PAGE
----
National Labor Relations Board Update: Decision in Stericycle, Inc. and Teamsters Local 628

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Cory D. Halliburton

Cory D. Halliburton



Cory Halliburton serves as general counsel and business adviser to a nationwide nonprofit / tax-exempt client base, as well as for multi-state professional service companies. He is a results-oriented attorney, with executive-level strategy and an understanding of the intersection of law and business judgment. With a practical upbringing, he pushes for process-driven results in internal governance, strategy and compliance with employment law, and complex or unique contracts and business relationships.

He dedicated the first ten years of his practice to mainly commercial litigation matters in West Texas and the Dallas-Fort Worth Metroplex. During that experience, Mr. Halliburton transitioned his practice to a more general counsel role, with an emphasis on nonprofit and tax-exempt organizations, advising those organizations through formation, dissolution, litigation, governance, leadership succession, employment law, contracts, intellectual property, tax exemption issues, policy creation, mergers and other. He has served as borrower’s counsel for tax-exempt bond and loan transactions near $100 million aggregate; some with complex pre-issue construction, debt payoff and other debt financing challenges.

Mr. Halliburton also serves as outside legal and business advisor for executive professionals in multi-state engineering firms, with a focus on drafting and counsel on significant service agreements, employment law matters, and protection of trade secrets.

Overview. On August 2, 2023, the National Labor Relations Board issued its decision in Stericycle, Inc. and Teamsters Local 628, a collection of cases consolidated on the issue. The not-so-brief NLRB opinion is linked in the link below in this report.

In sum, the NLRB prescribed a new standard for evaluating whether an employer’s workplace rules or policies tend to interfere with employees’ exercise of rights under the NLRA Sections 7 and 8, being the National Labor Relations Act provisions that allows and encourages concerted conduct among employees in regard to work conditions, pay, and related matters.

Basically, the NLRB has placed employers in the crosshairs (again) for, but not limited to:

The NLRB’s concern is on mainly “tone-related” policies (which is subjective, but, as shown below, reviewed from the employee’s perspective) that the NLRB believes “chill” employees’ right to engage in concerted action about work conditions, pay, etc. Much like we dealt with in the recent NLRB matter.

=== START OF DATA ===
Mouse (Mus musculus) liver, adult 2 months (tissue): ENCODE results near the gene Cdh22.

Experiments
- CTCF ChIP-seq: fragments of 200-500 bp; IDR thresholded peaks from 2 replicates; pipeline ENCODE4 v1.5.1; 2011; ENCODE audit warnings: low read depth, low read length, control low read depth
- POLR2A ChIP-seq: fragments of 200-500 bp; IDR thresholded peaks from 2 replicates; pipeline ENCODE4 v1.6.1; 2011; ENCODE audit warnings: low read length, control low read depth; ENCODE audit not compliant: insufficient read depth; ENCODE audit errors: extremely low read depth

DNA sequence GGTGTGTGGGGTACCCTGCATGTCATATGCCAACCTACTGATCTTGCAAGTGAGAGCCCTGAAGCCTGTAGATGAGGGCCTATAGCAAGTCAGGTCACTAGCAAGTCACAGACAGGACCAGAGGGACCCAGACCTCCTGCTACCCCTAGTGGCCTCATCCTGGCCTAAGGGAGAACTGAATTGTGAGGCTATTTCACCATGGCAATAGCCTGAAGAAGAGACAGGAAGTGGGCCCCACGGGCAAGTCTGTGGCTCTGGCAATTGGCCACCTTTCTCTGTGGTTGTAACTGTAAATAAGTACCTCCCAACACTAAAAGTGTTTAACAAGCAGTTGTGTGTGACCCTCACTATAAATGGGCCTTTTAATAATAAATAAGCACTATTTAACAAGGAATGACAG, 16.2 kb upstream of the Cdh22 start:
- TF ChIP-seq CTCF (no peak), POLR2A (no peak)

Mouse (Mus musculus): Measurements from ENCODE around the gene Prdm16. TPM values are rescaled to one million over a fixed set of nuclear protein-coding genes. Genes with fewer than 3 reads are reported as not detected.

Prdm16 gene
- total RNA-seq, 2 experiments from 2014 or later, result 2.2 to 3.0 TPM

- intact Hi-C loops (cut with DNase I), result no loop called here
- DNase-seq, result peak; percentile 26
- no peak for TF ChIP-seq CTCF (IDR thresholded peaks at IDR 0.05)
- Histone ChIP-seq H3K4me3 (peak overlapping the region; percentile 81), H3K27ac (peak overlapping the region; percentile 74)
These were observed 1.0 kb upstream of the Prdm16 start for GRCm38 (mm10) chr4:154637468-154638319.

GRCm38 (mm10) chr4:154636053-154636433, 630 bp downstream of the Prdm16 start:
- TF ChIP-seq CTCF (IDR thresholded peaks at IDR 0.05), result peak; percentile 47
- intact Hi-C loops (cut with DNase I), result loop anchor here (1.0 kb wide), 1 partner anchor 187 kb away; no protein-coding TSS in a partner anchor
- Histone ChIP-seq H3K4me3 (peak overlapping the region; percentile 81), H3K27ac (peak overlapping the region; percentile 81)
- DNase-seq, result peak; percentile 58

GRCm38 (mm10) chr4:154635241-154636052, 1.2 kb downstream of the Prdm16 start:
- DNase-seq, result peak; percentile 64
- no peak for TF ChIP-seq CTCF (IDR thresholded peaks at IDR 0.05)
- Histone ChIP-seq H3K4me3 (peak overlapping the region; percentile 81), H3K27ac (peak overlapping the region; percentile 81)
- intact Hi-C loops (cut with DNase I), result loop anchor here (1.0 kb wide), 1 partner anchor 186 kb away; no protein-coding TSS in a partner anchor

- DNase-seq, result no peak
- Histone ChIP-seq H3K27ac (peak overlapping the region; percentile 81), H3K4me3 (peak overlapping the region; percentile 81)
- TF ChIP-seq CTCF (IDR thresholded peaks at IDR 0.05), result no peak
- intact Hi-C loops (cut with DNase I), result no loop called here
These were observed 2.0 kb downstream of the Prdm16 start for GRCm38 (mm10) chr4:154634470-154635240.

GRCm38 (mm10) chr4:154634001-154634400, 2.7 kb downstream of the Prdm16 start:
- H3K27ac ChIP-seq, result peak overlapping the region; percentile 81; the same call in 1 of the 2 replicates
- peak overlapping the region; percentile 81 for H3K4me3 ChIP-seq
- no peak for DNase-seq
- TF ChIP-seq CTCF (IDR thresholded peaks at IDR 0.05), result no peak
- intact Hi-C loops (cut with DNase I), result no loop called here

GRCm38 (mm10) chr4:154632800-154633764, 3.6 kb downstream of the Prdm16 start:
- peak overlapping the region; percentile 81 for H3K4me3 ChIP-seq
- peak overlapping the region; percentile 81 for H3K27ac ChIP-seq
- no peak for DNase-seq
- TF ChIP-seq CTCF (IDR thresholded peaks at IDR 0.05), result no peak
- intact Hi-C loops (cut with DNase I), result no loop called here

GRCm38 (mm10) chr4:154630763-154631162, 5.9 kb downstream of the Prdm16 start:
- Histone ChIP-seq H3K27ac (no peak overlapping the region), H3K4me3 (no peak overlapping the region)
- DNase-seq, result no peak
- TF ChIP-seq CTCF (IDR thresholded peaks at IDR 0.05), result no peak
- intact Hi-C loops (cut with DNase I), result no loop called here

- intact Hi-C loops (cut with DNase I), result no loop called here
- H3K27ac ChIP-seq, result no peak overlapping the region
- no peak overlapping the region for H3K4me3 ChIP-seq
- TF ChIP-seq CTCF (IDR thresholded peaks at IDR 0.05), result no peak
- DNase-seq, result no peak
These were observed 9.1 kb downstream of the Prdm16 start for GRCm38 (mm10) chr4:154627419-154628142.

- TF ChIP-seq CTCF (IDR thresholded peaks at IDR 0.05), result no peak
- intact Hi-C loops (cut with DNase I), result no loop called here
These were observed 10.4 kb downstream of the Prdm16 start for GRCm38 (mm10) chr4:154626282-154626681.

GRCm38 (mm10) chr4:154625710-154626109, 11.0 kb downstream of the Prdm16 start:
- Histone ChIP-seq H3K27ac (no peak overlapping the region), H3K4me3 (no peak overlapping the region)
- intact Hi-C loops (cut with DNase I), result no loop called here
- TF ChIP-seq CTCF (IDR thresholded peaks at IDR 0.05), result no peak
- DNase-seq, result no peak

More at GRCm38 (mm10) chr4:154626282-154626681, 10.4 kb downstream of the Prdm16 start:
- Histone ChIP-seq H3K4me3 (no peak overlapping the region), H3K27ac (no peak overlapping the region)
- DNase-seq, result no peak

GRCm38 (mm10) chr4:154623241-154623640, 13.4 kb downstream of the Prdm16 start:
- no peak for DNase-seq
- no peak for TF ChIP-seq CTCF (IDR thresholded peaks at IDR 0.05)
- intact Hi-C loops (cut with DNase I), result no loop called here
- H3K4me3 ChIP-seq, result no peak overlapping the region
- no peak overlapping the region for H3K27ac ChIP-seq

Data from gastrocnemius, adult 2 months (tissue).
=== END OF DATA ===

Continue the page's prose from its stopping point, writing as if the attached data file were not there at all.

Every employer should consider circling back to its Employee Handbook to see if the company’s proposed culture of positivity, teamwork, etc. is more than that which is now allowed by the NLRB, according to Stericycle.

Review Standard for Workplace Rules / Policies. Under the standard of Stericycle, if an employee could reasonably interpret a workplace rule or policy to be coercive (thus “chilling” the right to concerted action), then the burden shifts to the employer to justify the rule or policy. For the rebuttal, the employer must illustrate that the rule or policy advances a legitimate and substantial business interest, and that the employer is unable to advance that interest with a rule or policy that is more tailored.

Basically, the NLRB, in Stericycle, states that the employer must “narrowly tailor its rules to only promote its legitimate and substantial business interests while avoiding burdening employee rights.” According to Stericycle, workplace rule or policy remains overbroad when “it could be narrowed to lessen the infringement of employees’ statutory rights while still advancing the employer’s interest…” “They [employers] simply need to narrowly tailor those rules to significantly minimize, if not altogether eliminate, their coercive potential. If employers do so, their rules will be lawful to maintain.”

Employee’s Perspective. The Stericycle analysis is to be conducted from the employee’s perspective: “[T]he Board will interpret the rule from the perspective of the reasonable employee who is economically dependent on her employer and thus inclined to interpret an ambiguous rule to prohibit protected activity she would otherwise engage in. The reasonable employee interprets rules as a layperson, not as a lawyer.”

Examples. If interested, footnote 46 of the opinion includes a long list of authorities and prior cases on the subject, including reference or allusion to policies that address employer policies that set an expectation of “positivity” or “cooperation” (for example) in the workplace, noting that such policies may be overbroad in that they are “not limited to conduct that would objectively be viewed as unprotected”.

NLRB Blog / Report on Stericycle. Board Adopts New Standard for Assessing Lawfulness of Work Rules.

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